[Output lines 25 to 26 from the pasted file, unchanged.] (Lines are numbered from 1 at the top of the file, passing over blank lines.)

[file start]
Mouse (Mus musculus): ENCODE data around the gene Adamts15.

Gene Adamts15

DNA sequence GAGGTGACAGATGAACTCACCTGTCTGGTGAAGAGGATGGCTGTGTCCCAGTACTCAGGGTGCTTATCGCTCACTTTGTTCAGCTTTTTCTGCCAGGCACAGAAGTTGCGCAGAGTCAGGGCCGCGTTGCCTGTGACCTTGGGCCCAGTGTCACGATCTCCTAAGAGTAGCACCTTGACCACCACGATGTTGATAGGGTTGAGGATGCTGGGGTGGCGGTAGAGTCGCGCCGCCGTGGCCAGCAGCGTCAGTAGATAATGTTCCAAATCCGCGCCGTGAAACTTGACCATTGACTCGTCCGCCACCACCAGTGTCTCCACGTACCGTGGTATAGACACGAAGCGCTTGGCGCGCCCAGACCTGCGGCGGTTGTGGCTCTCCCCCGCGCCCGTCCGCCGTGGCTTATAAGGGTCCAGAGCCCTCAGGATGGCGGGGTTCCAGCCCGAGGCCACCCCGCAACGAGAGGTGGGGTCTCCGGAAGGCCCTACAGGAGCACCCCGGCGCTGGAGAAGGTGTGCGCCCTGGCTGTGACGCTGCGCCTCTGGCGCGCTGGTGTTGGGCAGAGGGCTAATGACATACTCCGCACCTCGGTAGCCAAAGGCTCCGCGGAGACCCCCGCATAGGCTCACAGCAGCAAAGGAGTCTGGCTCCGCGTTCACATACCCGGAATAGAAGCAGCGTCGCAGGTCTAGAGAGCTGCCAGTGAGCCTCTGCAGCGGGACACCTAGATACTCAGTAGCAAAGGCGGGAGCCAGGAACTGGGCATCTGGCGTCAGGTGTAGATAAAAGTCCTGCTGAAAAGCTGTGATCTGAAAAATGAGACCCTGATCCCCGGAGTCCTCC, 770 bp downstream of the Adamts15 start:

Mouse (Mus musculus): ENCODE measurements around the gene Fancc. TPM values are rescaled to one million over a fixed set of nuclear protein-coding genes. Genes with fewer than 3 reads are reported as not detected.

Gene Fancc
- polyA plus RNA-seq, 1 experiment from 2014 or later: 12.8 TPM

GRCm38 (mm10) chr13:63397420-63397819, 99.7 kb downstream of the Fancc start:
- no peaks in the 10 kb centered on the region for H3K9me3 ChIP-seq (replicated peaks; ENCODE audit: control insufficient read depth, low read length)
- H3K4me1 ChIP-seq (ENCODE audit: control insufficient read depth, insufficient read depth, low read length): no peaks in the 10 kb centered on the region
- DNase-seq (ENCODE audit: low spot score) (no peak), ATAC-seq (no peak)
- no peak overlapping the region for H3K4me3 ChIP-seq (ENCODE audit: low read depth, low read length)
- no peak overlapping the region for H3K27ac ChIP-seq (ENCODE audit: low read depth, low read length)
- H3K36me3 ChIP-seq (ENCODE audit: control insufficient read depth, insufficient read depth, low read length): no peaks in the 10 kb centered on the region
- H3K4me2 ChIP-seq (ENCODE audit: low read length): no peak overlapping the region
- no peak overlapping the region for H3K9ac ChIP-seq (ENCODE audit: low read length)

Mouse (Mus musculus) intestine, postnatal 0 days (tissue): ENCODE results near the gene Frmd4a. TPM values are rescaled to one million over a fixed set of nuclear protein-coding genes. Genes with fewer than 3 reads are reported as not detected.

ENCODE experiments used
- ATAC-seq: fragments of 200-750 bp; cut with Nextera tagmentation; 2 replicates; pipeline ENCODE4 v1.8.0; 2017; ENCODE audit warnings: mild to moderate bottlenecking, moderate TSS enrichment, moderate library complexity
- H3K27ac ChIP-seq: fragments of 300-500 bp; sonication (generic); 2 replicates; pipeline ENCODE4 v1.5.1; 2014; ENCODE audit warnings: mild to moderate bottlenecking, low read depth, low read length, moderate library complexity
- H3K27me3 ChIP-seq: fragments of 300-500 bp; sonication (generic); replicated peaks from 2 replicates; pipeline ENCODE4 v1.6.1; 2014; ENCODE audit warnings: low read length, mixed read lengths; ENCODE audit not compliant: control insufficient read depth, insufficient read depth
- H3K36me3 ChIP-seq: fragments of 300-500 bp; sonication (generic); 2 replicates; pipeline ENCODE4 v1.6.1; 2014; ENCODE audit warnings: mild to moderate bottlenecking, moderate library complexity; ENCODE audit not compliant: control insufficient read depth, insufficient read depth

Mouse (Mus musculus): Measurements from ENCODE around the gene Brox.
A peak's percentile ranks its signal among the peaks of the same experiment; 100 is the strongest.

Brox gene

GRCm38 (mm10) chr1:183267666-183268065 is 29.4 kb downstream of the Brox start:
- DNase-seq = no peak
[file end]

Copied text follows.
GRCm38 (mm10) chr1:183267666-183268065 is 29.4 kb downstream of the Brox start:
- DNase-seq = no peak